“Now,” he said, “as long as you are divided, you’re going to be used and you’re going to be destroyed. You’re going to be caught in a tremendous power play between the US and the USSR, and there is no way you can win. You will go under one by one. The most important thing in the world, therefore, is for you to come to terms with each other, that Israel needs peace with you and you need peace with Israel.”
Well, this man told me that the reaction of these statesmen in each of these countries was that they recognized he was right, but he also said, “None of them were ready to take the first step to implement that.” Then along came Sadat, who did. Unfortunately, by the time Sadat came along to make this move, Begin was at the head of Israel, and so there was a degree of intransigence there that, in spite of some progress, did not lead to a solution. I believe that man did put his finger on the problem there, and I’m afraid that they’re not going to come to terms with each other and that the Middle East is going to go from one crisis to another, as is the whole world.
Well, I took more time than I intended to, and I hope those of you who are not interested in Israel didn’t find that too boring. One of the books I read lately that I found to be very, very stimulating and interesting was Samuel L. Blumenfeld’s Is Public Education Necessary? Published in 1981 at $12.95 by the Devin, D, as in Denver, E-V-I-N, dash, A-D-A-I-R Company, 143 Sound Beach Avenue, Old Greenwich, Connecticut, 06870. Anything Blumenfeld writes, by the way, is excellent, and I certainly commend this book most heartily.
He begins by attacking the basic myths about public education, which he says most Americans are definitely reluctant to give up. These myths are … He cites five of them … first, that public education is a great democratic institution which is fundamental to America’s prosperity and well-being. Then he says the second myth is that public education is necessary as the great equalizer in our society, together with the idea that, because it is the equalizer, it is also the neutral organization and preaches no religious doctrine.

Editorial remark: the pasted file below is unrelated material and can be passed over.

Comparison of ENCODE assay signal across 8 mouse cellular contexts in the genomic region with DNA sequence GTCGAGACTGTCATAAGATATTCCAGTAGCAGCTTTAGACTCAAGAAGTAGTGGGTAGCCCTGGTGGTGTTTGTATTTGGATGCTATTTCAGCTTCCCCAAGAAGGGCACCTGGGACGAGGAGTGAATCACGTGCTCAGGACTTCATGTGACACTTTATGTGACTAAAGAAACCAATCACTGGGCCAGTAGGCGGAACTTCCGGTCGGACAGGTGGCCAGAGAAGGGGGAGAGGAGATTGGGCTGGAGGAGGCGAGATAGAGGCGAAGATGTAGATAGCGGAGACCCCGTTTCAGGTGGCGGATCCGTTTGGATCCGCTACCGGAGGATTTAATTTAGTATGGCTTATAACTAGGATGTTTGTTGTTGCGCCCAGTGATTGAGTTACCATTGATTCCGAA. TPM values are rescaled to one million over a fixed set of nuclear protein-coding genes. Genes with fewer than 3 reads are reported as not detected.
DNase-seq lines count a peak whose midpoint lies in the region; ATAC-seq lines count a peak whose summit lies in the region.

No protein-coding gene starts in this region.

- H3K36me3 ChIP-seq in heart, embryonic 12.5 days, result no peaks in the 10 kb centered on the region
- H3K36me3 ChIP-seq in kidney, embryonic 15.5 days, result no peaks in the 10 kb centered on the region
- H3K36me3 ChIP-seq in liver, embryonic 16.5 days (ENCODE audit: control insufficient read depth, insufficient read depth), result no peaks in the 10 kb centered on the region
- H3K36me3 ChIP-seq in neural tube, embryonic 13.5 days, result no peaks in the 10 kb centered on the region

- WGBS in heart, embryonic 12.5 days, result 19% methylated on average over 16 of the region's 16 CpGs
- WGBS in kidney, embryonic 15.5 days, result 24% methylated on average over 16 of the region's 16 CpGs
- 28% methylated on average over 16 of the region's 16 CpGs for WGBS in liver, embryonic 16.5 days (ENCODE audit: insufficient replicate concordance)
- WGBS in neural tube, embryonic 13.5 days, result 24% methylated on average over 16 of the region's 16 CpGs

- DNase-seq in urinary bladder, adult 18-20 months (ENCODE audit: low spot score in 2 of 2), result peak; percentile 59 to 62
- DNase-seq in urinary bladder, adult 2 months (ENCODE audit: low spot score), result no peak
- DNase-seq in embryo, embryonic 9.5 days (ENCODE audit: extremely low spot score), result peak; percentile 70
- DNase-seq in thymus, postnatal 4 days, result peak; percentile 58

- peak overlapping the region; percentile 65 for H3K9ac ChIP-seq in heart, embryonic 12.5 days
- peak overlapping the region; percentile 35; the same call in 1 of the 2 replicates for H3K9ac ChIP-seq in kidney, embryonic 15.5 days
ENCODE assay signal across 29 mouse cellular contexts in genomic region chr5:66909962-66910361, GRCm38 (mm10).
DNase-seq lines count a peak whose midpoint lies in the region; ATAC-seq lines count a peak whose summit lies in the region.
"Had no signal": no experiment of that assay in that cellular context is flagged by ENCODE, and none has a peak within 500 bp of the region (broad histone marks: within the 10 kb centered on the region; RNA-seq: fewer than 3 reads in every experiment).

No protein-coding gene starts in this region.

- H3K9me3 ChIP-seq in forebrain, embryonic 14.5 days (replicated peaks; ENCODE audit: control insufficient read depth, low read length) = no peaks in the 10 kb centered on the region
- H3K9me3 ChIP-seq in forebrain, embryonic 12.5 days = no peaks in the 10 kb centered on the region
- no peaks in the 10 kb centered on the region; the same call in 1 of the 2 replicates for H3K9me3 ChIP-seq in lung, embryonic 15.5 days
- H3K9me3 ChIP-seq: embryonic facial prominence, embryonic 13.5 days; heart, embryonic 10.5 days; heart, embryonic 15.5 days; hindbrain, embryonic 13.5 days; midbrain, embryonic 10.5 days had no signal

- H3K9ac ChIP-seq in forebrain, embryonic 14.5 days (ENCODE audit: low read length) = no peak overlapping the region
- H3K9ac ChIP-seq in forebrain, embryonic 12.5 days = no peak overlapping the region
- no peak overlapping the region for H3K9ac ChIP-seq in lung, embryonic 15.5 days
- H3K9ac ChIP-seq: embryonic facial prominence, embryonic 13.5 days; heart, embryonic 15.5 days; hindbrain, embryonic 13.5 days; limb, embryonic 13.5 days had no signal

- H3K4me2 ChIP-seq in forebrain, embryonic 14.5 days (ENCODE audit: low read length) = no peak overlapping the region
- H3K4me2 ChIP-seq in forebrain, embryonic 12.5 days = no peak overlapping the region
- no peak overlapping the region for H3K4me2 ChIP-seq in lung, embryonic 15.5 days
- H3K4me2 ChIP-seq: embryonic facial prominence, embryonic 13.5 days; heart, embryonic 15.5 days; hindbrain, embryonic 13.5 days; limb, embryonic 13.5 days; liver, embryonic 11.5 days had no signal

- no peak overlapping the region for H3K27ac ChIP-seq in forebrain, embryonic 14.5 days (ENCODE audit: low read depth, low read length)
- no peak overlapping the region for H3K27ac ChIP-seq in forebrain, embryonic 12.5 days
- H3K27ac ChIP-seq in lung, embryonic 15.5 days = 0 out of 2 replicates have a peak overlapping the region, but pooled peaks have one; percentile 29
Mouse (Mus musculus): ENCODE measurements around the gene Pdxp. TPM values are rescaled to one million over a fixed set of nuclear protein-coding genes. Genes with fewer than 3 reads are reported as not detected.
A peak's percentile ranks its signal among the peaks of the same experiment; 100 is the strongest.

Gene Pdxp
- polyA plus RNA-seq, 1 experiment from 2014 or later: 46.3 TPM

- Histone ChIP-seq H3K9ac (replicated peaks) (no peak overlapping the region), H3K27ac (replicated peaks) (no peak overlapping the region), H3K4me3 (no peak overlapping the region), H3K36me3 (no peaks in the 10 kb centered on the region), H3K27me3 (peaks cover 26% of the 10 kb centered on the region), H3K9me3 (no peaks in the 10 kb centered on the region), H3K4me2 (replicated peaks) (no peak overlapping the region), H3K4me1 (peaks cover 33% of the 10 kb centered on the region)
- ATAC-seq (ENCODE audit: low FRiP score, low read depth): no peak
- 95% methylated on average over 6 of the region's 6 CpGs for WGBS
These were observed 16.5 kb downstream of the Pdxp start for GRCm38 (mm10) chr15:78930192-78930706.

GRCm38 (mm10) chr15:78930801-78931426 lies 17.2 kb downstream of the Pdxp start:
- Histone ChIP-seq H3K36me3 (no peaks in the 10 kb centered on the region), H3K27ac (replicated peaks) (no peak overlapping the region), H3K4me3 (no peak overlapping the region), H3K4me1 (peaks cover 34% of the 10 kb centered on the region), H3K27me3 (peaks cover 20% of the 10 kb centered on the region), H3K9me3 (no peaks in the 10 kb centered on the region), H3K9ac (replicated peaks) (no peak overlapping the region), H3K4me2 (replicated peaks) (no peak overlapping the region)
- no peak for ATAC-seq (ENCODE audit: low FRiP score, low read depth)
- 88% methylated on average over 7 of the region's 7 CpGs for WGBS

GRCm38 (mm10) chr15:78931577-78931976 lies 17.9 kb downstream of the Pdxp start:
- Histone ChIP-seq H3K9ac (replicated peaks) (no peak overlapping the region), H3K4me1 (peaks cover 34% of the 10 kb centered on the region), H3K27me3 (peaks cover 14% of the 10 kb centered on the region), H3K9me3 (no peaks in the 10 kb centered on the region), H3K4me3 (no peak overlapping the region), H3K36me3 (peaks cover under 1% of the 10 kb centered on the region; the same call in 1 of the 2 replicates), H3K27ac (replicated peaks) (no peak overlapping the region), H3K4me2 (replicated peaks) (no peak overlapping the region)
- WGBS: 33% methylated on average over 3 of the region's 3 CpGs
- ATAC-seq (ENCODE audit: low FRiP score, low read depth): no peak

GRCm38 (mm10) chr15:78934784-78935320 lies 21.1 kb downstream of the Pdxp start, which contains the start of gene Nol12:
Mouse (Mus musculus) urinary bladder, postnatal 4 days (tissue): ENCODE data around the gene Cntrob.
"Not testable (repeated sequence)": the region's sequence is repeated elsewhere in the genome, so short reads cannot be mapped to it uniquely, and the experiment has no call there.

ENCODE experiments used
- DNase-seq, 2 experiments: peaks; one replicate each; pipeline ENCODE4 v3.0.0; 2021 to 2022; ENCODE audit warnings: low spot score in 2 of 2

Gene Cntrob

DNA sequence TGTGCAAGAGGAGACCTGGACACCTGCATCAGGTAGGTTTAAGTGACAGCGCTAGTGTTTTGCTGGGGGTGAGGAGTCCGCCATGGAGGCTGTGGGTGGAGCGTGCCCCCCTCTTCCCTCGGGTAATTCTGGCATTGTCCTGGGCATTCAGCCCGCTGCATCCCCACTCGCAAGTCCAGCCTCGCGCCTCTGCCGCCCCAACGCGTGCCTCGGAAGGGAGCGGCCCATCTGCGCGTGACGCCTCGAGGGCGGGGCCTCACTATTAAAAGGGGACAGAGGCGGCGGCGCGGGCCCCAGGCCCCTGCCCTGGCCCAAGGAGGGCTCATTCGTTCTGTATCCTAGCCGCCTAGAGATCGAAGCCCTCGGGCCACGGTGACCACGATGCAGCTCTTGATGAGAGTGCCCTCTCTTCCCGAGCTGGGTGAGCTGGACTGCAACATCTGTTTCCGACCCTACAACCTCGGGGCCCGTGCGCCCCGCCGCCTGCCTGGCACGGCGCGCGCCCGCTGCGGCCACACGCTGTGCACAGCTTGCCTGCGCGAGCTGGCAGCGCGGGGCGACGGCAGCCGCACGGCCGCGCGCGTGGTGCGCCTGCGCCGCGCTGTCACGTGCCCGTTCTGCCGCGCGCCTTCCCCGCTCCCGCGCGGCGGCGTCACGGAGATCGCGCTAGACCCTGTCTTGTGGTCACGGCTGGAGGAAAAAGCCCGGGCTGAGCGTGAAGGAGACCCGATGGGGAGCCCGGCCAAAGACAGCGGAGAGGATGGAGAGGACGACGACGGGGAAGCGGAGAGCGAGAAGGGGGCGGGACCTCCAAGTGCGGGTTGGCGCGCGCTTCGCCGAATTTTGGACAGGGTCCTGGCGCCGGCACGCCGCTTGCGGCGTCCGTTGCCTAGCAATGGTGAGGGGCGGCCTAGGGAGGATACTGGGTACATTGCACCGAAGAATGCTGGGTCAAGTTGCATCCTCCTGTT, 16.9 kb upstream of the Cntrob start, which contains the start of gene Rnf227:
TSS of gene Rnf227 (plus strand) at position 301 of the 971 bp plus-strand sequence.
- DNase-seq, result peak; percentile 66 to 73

The third myth is that it provides the best possible education, because we’re spending the most money of any country in the world. The fourth myth is that our neighborhood school is a locally controlled and governed school. The fifth is that our free society cannot survive without it.
Well, Blumenfeld points out that these are all myths, that they are not true, emphatically not true. Then he traces very, very ably the origins of the public school movement in this country. It goes right back to, as I have pointed out time and time again, to the Unitarians. It was their way of undermining the Christian foundations of this country. Blumenfeld documents very, very tellingly the Unitarian movement in its attempt to control education and to de-Christianize it. He discusses the role of Channing, and Robert Owen, and others, does a beautiful job of it. This is a book, really, of very great importance.
By the way, his quotations from Calvin are choice. He does a beautiful job in calling attention to some of the key aspects of Calvin’s thinking. One of the quotations is choice, because, as against those who, Unitarians, were not going to believe in God or anything about him that they could not understand, he says that, “The true Christian is one who does not seek to know more than God has revealed. Some people want to know everything before they believe, as though they were capable of knowing everything.” He quotes this statement from Calvin, and I quote, “Those who seek to know more than God has revealed are crazy.”
Blumenfeld is really a delight to read. Now, he documents the fact from the writings of some of these men who were responsible for the public school movement that a secret society was formed to further public schools and their control of America and to use it for the de-Christianization of this country. There’s not much knowledge available of it, but he has the plain admission of one of the men that this was done. That’s an interesting fact that very few have called attention to.